Beyond ‘Mmm, that's nice’: Wine Appreciation
Start just by looking. What does the colour of the wine tell you? How does its surface cling to the edges of the glass – a clue to texture and alcohol content? What qualities do the bubbles at the edge have just after pouring?
Now give it a swirl to see how it runs down the inside of the glass. Does it leave trails on the glass? (It must be a very clean glass!)
A good wine taster can tell a lot from these simple activities, before even taking a sniff. He or she will probably have got as far as having an educated guess at the grape variety and the wine’s country of origin.
They will then get their schnoz into the top of the glass and inhale. Did you know that wine tasting glasses get narrower towards the top so as to concentrate the aroma? And that the best ‘noses’ (wine experts with a very good sense of smell and considerable experience) can command top salaries?
The aroma will tell a rich story to a knowledgeable taster, confirming their initial guesses or offering an unexpected surprise, maybe in the form of off notes that suggest errors in the wine’s production or storage. Even the ground the vines grew in (terroir) will come through to a good taster: flinty, chalky sandy, well-drained or not so well-drained.
A swig, swill, gurgle and spit (or swallow!) is the final stage, yielding more information about the wine’s quality and leading to some conclusions.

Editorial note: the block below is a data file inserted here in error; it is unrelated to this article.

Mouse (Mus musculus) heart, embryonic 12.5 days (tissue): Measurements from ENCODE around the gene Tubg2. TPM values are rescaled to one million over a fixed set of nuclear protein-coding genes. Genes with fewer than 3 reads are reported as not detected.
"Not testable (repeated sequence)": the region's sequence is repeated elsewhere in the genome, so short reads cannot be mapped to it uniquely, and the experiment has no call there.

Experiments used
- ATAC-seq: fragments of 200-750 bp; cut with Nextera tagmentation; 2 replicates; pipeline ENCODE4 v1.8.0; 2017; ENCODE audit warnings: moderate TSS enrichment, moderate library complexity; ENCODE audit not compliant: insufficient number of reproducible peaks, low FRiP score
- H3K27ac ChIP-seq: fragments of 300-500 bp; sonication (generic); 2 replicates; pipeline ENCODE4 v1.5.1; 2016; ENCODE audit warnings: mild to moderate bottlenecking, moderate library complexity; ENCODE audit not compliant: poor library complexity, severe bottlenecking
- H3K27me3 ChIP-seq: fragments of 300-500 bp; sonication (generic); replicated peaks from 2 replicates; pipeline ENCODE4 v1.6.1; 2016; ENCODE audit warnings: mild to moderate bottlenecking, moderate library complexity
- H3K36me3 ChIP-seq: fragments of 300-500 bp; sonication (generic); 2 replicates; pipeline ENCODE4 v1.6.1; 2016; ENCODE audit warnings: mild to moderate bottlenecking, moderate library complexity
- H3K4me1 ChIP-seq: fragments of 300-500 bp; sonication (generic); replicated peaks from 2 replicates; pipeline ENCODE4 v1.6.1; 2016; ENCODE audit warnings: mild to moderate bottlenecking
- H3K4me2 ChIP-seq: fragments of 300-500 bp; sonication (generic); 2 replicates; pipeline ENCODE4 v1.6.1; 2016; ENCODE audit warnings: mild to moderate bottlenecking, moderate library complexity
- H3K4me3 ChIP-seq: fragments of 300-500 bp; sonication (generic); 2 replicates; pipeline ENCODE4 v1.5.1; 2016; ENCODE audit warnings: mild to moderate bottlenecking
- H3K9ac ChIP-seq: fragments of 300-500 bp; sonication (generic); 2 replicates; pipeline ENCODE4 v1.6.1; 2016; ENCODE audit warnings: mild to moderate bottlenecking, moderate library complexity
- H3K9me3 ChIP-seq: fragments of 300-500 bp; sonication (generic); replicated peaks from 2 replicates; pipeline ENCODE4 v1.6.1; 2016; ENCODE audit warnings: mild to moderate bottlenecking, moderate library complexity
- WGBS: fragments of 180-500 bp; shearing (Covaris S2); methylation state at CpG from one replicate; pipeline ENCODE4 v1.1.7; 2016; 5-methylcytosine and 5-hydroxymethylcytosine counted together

But we’re talking about experts here. How can the rest of us get a foot on the ladder of wine appreciation with the basics and start on the path to wine expertise? Gaining some knowledge of grape varieties, production methods and geographic wine-producing regions is useful to bartenders, waiters, chefs and grocery store employees. It can also lead to a career as a sommelier – a wine expert who specialises in wine and food pairing and usually works in fine restaurants. A good sommelier is on a par with the head chef in terms of strategic importance to the establishment.
IOA’s Wine Appreciation Course provides an introduction to all aspects of wine production, varieties, the etiquette of wine tasting and how to score a wine. It covers wine storage, wine regions of the world, classic food pairings, how to get a broken cork out of a bottle without spoiling the wine, and a detailed overview of how wine is produced and the factors that influence its quality (or lack of).
Online and with instant access, this course can turn curiosity into substantial knowledge in a matter of hours. Cheers!